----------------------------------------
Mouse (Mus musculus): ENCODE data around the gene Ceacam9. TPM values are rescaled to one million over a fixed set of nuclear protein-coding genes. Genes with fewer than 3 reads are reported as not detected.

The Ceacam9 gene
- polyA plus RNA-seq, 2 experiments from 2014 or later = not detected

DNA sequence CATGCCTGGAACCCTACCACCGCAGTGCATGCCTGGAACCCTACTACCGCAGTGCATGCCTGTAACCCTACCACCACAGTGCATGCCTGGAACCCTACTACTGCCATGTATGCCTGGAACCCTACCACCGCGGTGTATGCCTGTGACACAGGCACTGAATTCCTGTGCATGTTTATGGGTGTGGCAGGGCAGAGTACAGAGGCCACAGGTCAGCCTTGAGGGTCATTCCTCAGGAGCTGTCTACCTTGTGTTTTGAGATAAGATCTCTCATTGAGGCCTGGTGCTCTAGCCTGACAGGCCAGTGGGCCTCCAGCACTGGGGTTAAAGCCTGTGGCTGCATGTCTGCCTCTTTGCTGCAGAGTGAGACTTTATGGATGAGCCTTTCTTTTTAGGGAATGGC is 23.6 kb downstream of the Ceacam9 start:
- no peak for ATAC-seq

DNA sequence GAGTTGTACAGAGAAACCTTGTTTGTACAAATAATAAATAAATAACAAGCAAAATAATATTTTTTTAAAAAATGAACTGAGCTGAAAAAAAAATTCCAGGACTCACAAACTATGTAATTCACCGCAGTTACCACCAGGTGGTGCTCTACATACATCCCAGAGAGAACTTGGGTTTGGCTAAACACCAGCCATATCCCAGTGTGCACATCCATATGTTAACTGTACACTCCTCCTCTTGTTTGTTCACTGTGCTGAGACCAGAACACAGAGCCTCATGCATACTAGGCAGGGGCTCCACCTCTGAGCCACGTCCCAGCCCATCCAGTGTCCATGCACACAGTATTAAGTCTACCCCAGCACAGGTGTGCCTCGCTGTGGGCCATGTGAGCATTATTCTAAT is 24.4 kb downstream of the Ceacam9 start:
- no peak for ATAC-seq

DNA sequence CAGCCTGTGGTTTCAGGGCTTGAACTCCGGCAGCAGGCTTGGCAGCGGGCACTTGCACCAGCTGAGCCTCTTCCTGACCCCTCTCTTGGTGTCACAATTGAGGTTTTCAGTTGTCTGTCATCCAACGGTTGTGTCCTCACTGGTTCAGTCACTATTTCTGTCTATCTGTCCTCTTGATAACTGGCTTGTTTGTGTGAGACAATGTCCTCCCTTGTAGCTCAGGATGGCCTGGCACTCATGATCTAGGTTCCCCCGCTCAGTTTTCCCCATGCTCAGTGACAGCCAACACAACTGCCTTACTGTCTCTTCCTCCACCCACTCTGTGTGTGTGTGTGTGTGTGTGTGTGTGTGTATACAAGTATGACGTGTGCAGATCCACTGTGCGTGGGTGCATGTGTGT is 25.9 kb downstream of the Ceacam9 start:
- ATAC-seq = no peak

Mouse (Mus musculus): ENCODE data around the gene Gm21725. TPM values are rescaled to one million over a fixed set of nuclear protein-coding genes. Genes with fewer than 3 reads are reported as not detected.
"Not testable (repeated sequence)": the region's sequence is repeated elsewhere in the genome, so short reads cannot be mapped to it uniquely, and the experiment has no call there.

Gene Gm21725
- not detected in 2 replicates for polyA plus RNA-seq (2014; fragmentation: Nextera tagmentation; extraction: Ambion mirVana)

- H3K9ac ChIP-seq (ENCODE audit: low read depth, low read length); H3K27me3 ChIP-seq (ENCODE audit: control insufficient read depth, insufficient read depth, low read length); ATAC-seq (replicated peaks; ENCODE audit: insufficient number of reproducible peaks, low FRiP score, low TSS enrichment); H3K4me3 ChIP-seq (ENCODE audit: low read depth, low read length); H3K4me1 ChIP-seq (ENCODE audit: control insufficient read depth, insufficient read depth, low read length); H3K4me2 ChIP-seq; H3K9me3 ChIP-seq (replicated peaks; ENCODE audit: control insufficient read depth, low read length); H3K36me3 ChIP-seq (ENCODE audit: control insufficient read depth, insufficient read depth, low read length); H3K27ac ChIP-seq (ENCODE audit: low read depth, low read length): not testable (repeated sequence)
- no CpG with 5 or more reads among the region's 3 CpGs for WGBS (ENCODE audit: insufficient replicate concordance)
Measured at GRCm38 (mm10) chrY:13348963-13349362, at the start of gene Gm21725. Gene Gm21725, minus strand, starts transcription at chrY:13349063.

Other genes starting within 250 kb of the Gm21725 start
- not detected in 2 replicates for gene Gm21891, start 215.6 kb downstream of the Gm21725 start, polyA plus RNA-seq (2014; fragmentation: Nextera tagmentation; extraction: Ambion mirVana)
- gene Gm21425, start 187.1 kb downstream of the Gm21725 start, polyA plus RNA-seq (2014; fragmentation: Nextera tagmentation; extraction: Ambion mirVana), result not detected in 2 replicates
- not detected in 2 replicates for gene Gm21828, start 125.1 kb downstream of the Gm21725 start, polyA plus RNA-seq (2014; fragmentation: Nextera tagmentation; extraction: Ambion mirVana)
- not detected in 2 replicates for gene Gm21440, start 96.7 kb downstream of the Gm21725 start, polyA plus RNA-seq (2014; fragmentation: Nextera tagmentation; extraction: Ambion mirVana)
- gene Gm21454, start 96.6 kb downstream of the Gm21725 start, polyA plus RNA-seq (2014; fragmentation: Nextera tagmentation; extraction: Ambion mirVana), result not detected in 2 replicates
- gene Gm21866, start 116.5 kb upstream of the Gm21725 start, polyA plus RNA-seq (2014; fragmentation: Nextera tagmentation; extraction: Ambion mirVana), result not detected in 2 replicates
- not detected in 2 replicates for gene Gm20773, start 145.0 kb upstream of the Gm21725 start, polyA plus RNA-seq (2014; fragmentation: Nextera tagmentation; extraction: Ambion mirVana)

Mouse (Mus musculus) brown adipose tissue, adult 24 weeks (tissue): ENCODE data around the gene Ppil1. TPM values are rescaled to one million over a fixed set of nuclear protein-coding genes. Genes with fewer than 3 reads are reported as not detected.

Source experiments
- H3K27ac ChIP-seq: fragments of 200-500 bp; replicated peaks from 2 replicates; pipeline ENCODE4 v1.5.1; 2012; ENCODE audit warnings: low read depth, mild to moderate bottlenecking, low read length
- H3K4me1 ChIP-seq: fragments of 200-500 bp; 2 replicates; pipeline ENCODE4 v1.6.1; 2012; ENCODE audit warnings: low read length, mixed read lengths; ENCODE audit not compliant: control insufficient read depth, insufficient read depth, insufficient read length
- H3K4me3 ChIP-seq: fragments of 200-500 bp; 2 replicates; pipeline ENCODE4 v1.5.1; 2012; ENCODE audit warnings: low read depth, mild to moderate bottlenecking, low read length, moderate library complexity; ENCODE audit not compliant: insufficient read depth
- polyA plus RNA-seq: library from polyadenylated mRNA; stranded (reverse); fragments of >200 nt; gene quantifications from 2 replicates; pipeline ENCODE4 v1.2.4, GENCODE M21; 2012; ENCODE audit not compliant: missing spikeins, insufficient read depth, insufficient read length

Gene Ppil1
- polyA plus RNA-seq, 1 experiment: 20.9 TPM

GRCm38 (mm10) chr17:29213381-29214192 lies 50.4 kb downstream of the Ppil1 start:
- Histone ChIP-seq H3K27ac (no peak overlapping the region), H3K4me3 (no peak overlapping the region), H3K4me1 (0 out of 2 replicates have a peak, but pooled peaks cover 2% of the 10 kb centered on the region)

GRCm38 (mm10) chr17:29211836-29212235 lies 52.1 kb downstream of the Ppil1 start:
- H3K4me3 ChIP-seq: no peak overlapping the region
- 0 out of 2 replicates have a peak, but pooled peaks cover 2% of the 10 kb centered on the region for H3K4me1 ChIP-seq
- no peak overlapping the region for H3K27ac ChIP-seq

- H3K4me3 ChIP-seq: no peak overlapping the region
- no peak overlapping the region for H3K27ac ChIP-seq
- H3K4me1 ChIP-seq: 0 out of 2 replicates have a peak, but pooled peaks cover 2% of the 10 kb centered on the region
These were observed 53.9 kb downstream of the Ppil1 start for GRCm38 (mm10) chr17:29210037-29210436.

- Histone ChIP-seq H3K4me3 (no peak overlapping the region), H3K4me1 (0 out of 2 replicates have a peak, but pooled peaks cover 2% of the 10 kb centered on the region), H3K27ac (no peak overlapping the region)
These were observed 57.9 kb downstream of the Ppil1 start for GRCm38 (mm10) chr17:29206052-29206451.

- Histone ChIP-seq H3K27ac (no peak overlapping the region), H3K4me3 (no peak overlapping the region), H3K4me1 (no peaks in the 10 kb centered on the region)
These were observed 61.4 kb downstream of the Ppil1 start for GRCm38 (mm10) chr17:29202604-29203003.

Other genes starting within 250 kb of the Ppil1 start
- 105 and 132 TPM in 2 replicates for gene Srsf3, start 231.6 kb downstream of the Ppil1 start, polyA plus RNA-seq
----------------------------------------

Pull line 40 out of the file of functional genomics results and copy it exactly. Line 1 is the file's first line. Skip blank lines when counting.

- no peak overlapping the region for H3K27ac ChIP-seq